As self-ran blogs and online message boards continue to dominate pop culture conversations, one old adage seems more apt than ever: Everyone's a critic.
The days when new movies were reviewed exclusively by knowledgeable film scholars are gone. Anyone who knows how to navigate Wordpress can publish their written views about the latest art-house film, popcorn flick, or costume drama. And, chances are, somebody's going to read it.
The most frustrating thing about this online renaissance—aside from suffering ignorant comments from trolls—is the way it trivializes the grade-A essays and critiques penned by folks whose entire lives have been dedicated to cinema studies.
In our own humble ways, we operate this Pop Culture channel utilizing the fine examples left by the greatest women and men of film criticism, albeit without losing sight of the modern vibes of 21st century Internet methodologies. And by "the greatest," we're referring to The 25 Best Movie Critics of All Time. Anyone who takes cinema seriously is advised to read their work.
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Written by Matt Barone (@MBarone)
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25. David Edelstein
24. Kim Newman
23. Wesley Morris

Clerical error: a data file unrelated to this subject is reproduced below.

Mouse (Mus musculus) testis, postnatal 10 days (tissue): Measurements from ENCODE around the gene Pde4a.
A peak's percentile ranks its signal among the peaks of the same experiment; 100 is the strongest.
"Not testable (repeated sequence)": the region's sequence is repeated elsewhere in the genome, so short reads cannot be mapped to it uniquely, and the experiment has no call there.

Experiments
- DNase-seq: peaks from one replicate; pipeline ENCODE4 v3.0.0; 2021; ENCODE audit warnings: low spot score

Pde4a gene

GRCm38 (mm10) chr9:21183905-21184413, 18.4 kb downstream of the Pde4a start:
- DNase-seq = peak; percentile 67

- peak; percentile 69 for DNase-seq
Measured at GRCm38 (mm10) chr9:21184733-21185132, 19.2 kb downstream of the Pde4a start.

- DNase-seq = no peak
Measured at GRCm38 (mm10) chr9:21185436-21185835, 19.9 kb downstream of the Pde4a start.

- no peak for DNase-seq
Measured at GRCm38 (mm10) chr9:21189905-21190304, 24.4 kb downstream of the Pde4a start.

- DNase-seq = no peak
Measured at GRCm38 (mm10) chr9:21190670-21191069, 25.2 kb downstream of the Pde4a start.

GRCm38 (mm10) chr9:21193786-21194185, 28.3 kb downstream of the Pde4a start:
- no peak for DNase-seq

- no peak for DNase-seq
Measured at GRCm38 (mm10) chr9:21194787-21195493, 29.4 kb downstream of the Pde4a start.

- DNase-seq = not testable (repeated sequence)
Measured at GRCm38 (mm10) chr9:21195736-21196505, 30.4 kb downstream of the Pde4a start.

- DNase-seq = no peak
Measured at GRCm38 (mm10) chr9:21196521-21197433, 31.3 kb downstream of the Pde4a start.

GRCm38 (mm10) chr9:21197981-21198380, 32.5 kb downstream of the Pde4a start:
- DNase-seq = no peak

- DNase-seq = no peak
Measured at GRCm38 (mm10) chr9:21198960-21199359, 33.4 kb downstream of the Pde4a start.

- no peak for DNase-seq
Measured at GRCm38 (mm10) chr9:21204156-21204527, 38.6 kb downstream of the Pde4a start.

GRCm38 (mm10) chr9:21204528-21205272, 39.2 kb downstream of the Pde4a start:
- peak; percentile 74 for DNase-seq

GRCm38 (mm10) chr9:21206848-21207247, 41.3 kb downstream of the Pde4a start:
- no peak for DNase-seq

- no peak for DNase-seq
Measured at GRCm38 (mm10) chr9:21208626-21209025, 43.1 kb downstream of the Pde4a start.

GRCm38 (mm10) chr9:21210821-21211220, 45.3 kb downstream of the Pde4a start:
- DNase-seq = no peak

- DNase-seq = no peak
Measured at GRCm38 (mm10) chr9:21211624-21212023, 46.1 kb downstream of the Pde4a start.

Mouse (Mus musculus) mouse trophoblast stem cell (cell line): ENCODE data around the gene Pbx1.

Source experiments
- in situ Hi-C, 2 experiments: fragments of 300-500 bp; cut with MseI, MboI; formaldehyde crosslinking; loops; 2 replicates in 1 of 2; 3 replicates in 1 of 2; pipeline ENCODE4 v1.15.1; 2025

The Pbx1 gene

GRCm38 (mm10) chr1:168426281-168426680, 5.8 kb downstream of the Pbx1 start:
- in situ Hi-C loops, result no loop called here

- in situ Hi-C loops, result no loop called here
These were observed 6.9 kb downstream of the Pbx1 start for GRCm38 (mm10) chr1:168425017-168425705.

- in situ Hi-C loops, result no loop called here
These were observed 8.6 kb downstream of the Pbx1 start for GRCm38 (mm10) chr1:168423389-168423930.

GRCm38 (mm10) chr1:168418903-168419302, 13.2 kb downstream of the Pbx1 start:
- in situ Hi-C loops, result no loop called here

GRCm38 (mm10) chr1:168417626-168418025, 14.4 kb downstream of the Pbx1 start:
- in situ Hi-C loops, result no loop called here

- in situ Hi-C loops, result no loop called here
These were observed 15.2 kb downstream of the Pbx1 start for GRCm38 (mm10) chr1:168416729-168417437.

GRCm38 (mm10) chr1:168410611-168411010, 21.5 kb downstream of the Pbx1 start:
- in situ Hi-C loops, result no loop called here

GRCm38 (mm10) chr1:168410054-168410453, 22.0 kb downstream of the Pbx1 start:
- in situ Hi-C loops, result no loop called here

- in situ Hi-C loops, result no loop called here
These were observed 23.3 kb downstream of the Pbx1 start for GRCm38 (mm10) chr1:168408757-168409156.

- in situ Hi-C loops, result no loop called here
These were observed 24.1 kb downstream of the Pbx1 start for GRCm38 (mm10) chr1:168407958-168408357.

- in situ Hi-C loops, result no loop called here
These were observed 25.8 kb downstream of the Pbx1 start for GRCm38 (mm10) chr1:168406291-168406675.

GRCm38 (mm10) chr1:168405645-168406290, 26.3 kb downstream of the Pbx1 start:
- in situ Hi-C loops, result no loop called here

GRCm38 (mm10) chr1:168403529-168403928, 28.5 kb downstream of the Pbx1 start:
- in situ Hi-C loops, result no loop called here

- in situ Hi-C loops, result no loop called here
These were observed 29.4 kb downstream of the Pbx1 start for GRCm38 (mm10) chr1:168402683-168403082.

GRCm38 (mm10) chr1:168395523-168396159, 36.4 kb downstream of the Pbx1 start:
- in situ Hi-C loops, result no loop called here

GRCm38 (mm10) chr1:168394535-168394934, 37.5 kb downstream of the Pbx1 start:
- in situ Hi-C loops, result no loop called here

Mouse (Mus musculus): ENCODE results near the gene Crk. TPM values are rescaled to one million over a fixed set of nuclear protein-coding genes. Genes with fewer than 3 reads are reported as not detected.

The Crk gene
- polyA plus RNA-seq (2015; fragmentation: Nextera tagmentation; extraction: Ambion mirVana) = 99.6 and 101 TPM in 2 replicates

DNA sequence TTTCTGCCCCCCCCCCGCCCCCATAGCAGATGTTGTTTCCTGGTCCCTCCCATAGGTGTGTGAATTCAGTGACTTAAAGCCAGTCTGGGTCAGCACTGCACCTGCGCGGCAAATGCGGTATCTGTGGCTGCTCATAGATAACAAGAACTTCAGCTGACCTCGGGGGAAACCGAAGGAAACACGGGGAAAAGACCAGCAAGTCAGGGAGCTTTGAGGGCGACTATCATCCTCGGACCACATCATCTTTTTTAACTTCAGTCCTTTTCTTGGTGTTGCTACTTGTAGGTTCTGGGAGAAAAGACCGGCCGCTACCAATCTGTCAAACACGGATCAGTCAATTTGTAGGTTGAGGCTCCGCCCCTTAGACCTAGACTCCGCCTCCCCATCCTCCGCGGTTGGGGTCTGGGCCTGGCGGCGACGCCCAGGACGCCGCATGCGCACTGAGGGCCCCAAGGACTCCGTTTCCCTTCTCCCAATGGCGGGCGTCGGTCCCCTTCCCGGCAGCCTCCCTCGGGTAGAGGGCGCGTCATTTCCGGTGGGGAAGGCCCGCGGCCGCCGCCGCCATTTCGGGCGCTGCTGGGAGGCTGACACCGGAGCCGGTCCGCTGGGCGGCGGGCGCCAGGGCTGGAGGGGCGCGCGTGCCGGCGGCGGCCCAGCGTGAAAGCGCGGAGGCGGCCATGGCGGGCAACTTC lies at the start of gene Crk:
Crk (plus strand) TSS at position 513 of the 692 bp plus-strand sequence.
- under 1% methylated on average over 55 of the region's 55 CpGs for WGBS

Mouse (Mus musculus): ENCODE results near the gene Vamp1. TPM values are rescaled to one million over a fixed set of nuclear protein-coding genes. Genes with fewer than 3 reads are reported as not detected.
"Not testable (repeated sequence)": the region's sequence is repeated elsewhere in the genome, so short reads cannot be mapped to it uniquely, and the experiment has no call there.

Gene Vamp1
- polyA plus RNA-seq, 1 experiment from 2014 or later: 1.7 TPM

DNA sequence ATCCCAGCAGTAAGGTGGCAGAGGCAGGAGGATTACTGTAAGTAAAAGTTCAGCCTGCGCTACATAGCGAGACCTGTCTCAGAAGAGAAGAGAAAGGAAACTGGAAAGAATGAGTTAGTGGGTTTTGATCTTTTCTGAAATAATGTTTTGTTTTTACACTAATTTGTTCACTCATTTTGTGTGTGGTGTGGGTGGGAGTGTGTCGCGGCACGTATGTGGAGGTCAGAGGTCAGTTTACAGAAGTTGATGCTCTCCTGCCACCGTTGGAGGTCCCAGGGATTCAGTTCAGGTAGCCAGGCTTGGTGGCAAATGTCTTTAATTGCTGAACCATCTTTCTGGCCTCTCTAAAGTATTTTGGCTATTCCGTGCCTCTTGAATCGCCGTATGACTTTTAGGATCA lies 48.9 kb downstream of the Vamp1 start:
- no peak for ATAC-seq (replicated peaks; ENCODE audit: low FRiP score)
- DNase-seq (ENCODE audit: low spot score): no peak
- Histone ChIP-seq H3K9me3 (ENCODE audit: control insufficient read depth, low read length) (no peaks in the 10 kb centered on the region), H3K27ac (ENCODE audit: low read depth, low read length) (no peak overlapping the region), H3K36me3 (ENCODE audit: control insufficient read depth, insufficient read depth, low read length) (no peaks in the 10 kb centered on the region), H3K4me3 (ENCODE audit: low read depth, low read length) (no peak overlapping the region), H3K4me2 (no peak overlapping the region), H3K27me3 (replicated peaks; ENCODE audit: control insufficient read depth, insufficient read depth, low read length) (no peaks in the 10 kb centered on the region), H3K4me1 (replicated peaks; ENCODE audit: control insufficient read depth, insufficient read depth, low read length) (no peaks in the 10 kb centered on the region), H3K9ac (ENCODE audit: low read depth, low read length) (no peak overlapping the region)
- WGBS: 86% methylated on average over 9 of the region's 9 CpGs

22. Mike D'Angelo
21. Todd McCarthy
20. Glenn Kenny
19. Dana Stevens
18. Vincent Canby
17. Philip French
16. Dilys Powell
15. Lisa Schwarzbaum
14. Manny Farber
13. Janet Maslin
12. A.O. Scott
11. James Agee
10. Anthony Lane
9. François Truffaut
8. Manohla Dargis
Publications: Los Angeles Times, LA Weekly, The Village Voice, Film Comment, Sight and Sound, The New York Times
Read Reviews Here
You have to respect Manohla Dargis' anonymous gangster. Whereas every other movie critic on this countdown will gladly take pictures and go on camera to voice their opinions, the 50-something Dargis has enjoyed a respected, fruitful career without needing to put a widely-seen face to her byline.
Week in and week out, her learned, gorgeously written work enhances The New York Times Arts section, giving equal attention and excitement to films as diverse as Silver Linings Playbook and divisive as French writer-director Gaspar Noe's dizzying Enter the Void. Unlike most high-end critics, Dargis' name above a review of a genre film doesn't guarantee a wrongly slanted, probably disinterested point-of-view. For her, weirdo cinema has just as much potential as Oscar fare.